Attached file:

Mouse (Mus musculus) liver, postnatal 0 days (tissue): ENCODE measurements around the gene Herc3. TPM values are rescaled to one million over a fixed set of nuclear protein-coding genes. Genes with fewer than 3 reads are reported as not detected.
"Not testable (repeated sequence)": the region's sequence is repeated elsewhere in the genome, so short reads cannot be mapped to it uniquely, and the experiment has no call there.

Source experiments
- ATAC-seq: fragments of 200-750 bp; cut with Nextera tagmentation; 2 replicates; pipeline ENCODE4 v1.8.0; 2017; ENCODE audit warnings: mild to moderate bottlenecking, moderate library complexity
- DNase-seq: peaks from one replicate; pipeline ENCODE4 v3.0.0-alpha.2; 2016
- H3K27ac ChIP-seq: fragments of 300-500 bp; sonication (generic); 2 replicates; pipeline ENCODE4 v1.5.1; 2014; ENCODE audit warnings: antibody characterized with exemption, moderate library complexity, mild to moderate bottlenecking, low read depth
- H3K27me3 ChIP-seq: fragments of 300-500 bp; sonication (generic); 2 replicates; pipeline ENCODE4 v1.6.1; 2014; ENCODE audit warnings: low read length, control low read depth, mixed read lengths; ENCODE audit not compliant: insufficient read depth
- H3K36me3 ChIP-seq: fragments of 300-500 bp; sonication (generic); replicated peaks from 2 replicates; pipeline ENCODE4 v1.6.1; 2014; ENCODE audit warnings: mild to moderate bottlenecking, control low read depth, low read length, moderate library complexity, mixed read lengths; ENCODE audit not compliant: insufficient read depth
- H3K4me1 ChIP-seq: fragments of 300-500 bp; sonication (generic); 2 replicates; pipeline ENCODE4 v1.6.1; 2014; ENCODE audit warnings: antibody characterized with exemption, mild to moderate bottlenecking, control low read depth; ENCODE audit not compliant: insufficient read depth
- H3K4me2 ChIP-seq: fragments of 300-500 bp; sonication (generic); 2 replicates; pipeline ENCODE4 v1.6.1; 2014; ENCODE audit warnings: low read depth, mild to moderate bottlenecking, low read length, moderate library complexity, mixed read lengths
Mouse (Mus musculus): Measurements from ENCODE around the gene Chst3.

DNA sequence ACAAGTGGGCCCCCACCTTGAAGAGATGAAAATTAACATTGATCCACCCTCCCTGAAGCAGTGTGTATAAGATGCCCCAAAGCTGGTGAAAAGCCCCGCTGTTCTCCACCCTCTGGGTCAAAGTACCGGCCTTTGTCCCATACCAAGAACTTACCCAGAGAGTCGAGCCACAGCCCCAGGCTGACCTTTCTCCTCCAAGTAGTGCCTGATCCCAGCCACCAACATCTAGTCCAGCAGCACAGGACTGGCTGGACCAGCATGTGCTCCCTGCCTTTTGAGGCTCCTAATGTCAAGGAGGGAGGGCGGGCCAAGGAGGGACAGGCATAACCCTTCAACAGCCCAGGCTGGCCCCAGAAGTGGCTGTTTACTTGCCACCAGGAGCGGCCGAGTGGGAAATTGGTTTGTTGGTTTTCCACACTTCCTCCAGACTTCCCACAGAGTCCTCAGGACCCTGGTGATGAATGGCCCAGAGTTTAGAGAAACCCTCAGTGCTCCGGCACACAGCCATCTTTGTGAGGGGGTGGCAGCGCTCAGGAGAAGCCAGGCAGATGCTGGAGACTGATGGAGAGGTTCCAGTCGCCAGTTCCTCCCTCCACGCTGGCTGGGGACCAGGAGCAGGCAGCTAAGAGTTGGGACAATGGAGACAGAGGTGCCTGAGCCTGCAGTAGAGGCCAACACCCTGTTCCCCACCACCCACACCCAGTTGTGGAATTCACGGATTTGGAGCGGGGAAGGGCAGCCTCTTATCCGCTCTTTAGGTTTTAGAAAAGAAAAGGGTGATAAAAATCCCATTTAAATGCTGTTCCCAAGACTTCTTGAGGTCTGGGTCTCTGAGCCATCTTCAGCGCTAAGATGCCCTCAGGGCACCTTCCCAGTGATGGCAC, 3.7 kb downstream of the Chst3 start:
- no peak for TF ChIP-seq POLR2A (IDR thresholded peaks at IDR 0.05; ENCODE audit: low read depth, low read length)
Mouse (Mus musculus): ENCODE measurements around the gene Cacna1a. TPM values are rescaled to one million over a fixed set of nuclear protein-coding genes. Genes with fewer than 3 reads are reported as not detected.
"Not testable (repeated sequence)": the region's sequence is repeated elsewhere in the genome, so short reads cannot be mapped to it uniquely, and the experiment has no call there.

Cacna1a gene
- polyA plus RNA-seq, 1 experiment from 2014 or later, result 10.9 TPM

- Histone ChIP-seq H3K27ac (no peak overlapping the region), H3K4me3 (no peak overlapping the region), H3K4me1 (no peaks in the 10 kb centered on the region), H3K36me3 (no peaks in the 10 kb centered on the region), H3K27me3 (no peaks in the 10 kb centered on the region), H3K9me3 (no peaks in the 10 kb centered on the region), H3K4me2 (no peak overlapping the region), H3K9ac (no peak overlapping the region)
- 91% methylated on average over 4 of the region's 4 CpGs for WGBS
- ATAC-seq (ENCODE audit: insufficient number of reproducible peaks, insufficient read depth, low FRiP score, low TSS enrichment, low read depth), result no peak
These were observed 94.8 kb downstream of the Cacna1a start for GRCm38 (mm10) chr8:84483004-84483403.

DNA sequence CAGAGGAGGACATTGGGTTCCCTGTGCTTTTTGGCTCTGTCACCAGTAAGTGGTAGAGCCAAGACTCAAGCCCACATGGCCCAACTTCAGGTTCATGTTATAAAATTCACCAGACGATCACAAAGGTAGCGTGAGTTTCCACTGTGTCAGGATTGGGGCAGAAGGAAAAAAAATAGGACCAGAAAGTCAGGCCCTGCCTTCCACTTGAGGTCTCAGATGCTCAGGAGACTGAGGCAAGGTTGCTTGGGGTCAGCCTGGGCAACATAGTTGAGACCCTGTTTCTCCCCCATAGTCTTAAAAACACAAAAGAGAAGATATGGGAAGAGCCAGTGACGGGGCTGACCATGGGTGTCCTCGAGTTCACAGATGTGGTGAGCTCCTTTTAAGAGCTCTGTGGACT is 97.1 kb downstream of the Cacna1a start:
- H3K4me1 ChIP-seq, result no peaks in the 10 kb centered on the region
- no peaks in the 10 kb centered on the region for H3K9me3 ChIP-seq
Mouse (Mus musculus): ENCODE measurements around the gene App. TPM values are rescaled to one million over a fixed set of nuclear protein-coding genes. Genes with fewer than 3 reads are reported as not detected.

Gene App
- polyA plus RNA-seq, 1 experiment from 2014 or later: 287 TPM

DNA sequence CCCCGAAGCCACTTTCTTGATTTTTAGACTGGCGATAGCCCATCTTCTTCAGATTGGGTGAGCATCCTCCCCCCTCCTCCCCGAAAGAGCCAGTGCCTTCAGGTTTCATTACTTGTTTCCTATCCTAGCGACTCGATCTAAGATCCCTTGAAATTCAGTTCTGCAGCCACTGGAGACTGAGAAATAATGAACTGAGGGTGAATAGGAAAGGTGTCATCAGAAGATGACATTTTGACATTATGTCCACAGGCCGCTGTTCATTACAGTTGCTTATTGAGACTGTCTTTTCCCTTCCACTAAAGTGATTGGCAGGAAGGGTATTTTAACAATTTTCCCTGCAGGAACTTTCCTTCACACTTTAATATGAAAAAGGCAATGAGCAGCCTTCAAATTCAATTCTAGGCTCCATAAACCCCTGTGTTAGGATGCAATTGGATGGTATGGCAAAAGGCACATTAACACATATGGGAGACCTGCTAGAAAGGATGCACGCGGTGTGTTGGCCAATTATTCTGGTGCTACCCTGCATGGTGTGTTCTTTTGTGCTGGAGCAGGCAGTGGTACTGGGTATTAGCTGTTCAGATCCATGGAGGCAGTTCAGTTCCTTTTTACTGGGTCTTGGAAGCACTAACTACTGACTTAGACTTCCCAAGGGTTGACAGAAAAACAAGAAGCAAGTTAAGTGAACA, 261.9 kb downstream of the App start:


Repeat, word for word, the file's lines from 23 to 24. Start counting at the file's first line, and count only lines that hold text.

- H3K4me1 ChIP-seq, result no peaks in the 10 kb centered on the region
- no peaks in the 10 kb centered on the region for H3K9me3 ChIP-seq